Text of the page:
I challenge that we give thanks in a more personalized way.

This can be difficult with today’s pace. We get so fixated on quantity over quality,  at times we feel fine with complacency. Truth be told, our stakeholders (defined however you do in your industry) are generally fine with it, too. Though, who ever really shined in their efforts by being “fine?”

Thank You

Matt Jones (Unsplash)

So, what can we do? You can start by spending a few moments more when you show your appreciation:

  • Sending one of those “thank you” e-mails? Personalize the header from “Dear Mr. So and so” to “Dear Bill” (if appropriate) and make it an actual letter or card. Mailing addresses are pretty easy to find these days.
  • Posting some social media love? Share the appreciation more publicly in a way that stakeholders will see, like in-office, in-store or elsewhere.
  • Auto-signing someone up for that flashy e-newsletter? Pick up the phone and share some exciting news about a program or product.

And another thing, while we’re on the subject…

  • Something not go exactly your way? Take the opportunity to travel the high road and—even in response to an unfortunate experience — share your gratitude.

I believe these are things we can do with ease, and even begin to enjoy. Think about calligraphers and how they spend their time meticulously crafting their words in a creative, meaningful way.

So, be calligraphers of gratitude. You’ll thank yourself for it later.

Standard
Thoughts

The Dying Art of Asking Questions

By nature, I am a curious person — annoyingly so. My parents never complained about it, though I was definitely the “why?” child. While I’m sure this can be outwardly irritating, as an adult this practice keeps me well-informed on things of immediate or peripheral importance; a valued skill in nonprofits.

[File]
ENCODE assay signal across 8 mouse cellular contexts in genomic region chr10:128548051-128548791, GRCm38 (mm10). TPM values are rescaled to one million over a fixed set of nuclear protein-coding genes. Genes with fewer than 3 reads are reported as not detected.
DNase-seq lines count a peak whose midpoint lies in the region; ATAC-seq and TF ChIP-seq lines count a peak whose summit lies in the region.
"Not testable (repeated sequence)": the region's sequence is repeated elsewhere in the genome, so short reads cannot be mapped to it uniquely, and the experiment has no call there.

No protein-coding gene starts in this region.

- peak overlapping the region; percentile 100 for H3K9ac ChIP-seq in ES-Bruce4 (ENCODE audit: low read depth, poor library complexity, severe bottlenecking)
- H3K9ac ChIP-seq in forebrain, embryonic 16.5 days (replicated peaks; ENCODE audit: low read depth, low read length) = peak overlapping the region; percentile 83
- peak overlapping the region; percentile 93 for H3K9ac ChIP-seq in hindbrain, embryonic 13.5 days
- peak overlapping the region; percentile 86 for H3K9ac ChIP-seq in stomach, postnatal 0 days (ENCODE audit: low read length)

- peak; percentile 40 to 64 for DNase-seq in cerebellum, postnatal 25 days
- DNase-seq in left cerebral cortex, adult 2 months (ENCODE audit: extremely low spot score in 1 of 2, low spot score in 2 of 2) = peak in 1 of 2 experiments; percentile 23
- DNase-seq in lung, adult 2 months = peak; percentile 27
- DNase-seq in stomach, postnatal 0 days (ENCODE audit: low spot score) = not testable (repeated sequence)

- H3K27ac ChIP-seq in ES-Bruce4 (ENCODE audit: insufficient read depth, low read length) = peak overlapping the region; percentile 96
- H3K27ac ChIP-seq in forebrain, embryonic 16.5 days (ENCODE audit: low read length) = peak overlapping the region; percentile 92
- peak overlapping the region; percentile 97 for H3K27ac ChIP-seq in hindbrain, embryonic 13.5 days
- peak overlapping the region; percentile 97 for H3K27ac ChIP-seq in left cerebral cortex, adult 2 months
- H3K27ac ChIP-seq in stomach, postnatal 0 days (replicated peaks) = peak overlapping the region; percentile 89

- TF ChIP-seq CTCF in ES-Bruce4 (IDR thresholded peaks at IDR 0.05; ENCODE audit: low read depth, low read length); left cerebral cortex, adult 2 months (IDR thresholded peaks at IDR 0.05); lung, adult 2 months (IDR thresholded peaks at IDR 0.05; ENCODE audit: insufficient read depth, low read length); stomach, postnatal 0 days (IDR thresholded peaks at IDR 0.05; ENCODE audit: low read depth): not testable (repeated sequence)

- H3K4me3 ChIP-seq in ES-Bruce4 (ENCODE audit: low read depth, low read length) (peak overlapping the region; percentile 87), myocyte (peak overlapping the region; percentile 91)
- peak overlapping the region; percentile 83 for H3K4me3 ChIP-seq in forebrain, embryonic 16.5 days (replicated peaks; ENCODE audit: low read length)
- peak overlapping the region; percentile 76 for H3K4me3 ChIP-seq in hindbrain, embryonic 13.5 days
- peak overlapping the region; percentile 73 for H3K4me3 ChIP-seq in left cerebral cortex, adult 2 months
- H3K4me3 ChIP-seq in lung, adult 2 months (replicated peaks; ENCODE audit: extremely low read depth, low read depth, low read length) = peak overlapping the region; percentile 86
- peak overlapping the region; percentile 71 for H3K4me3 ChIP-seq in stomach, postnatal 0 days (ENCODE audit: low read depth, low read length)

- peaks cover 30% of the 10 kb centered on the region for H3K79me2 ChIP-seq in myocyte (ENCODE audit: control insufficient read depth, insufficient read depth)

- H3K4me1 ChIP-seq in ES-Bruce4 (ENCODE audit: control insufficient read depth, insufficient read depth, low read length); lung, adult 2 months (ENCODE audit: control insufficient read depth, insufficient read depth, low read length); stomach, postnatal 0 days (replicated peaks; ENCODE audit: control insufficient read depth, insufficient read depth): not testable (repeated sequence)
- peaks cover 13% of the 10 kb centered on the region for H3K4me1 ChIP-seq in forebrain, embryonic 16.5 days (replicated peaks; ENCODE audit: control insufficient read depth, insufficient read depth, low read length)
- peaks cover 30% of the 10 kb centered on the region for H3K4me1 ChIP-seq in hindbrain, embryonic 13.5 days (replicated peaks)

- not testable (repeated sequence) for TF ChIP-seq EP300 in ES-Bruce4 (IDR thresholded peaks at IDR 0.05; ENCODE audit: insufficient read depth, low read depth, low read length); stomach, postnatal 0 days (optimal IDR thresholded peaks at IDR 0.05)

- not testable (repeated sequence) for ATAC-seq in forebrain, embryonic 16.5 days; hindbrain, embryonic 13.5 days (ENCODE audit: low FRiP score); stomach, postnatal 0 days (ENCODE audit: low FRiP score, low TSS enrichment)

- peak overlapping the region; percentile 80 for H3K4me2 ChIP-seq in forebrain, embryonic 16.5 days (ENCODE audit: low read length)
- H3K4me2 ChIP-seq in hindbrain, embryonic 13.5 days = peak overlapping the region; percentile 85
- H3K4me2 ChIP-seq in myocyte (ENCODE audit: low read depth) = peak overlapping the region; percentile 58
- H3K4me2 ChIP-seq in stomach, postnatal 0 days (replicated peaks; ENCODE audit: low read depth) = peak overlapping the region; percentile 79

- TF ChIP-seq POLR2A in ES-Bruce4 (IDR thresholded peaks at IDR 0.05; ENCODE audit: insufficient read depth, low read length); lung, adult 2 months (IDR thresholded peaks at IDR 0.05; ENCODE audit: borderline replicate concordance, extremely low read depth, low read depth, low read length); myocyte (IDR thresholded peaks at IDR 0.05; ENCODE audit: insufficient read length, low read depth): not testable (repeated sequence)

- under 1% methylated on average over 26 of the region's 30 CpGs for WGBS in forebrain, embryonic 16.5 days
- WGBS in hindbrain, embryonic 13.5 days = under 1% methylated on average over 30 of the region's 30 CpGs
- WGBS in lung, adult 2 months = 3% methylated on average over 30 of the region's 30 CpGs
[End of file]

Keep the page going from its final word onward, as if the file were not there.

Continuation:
In recent years, however, I have noticed a downward slope with regard to asking questions, and this comes on all sides. Board members who express little interest in knowing what’s happening; staff who miss opportunities to learn more about the organization’s direction; “leaders” who make decisions based on internal feelings rather than seeking input. While not attempting to break this down on a systematic or psychological level, from my direct experience I’ve surmised a few roads which lead to lack of questioning:

  1. Time. “There are only so many hours in the day; I don’t have time to seek feedback and input when things just need to get done.”
  2. Fear. “Gosh… what if I get an answer I don’t want, or don’t like?”
  3. Ignorance. “Oh, wait, was I supposed to ask someone about this?”
  4. Ego. “I know better than everyone, so why would I waste my time asking questions to which I already know the answer?”

Those things all read badly, though not all of them come from a bad place. How many of us enter a situation where — sorry for using this phrase, but — we don’t know what we don’t know. The people before us didn’t keep running records or manuals, the staff has 100% turnover so there’s no institutional knowledge, and the Board are nowhere to be found for inquiries.

For whatever reason, we are losing the drive to be curious. Lack of creativity and inquisition are an issue in schools with children, but gosh, it’s an atrophying skill in adulthood too. In organizations, some of this is a top-down issue. Years ago I worked in places where questions were frowned upon, because how dare you question the all-knowing executive director.

I am, however, finding pockets of hope. I very recently joined the Board of a scrappy (their word, not mine) creative nonprofit, which has been enlightening. At each meeting, I talk with the team about fundraising, future planning, etc., and to my surprise… they ask a lot of questions. There are things about which they don’t know, and they want to know. As a volunteer, it’s kind of amazing to see the lightbulbs go off, but that really only happens when people ask genuine questions, and genuinely want to know the answers.

AskAway

This is creepy but cute, right?